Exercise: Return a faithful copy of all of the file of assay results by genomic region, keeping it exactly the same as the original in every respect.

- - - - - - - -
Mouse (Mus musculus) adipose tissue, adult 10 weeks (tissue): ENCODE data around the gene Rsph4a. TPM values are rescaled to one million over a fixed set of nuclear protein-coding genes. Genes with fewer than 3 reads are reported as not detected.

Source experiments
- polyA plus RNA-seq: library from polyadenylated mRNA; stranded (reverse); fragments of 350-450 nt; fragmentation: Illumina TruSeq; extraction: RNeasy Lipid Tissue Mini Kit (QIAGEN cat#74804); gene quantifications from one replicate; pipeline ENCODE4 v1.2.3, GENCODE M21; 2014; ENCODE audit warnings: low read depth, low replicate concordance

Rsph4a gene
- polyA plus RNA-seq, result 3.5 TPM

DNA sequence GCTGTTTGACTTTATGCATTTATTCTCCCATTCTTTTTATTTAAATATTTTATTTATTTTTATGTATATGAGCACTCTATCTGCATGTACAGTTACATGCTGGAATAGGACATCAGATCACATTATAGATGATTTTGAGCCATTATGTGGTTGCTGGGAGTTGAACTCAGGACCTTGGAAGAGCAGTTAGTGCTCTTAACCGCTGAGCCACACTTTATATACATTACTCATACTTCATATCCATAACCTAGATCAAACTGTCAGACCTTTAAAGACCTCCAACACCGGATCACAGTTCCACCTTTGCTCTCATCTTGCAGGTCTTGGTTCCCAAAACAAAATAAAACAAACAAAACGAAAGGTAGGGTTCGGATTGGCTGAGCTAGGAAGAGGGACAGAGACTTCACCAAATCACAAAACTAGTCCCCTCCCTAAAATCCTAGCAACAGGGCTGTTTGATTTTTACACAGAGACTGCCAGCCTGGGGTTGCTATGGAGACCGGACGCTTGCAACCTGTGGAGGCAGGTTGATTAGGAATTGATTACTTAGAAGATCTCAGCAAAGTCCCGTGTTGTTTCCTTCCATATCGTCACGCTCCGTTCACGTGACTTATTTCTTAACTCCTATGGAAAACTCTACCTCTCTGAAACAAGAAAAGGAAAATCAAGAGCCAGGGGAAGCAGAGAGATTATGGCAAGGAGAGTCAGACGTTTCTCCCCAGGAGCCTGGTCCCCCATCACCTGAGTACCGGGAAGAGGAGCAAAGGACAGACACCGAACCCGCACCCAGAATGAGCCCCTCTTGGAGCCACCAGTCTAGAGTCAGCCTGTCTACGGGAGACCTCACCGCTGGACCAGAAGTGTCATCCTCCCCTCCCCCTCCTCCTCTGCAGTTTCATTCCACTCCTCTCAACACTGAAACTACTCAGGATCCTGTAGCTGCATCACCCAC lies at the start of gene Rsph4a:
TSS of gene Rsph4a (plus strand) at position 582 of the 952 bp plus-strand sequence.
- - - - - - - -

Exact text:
Mouse (Mus musculus) adipose tissue, adult 10 weeks (tissue): ENCODE data around the gene Rsph4a. TPM values are rescaled to one million over a fixed set of nuclear protein-coding genes. Genes with fewer than 3 reads are reported as not detected.

Source experiments
- polyA plus RNA-seq: library from polyadenylated mRNA; stranded (reverse); fragments of 350-450 nt; fragmentation: Illumina TruSeq; extraction: RNeasy Lipid Tissue Mini Kit (QIAGEN cat#74804); gene quantifications from one replicate; pipeline ENCODE4 v1.2.3, GENCODE M21; 2014; ENCODE audit warnings: low read depth, low replicate concordance

Rsph4a gene
- polyA plus RNA-seq, result 3.5 TPM

DNA sequence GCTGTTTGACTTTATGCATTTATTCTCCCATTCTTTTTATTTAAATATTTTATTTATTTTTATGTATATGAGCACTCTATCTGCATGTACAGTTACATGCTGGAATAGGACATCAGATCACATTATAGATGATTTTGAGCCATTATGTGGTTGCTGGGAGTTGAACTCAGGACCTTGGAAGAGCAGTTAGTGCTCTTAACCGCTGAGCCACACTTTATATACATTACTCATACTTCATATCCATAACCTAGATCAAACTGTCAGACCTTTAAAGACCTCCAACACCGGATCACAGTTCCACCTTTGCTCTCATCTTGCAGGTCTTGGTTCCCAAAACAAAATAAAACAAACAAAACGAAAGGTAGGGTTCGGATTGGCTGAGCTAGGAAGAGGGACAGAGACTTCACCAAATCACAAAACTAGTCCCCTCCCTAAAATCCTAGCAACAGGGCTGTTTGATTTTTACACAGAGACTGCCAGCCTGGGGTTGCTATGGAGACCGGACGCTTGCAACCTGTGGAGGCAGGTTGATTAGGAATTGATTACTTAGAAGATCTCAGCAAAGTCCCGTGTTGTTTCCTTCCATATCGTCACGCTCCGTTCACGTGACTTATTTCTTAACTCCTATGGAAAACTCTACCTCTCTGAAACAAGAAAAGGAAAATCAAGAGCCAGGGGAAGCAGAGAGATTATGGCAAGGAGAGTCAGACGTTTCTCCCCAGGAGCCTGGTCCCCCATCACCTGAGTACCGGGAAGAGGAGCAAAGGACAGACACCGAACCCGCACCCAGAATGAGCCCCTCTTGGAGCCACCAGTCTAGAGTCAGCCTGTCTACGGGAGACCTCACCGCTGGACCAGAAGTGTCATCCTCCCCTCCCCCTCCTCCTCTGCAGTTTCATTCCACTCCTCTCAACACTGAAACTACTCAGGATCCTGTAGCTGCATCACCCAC lies at the start of gene Rsph4a:
TSS of gene Rsph4a (plus strand) at position 582 of the 952 bp plus-strand sequence.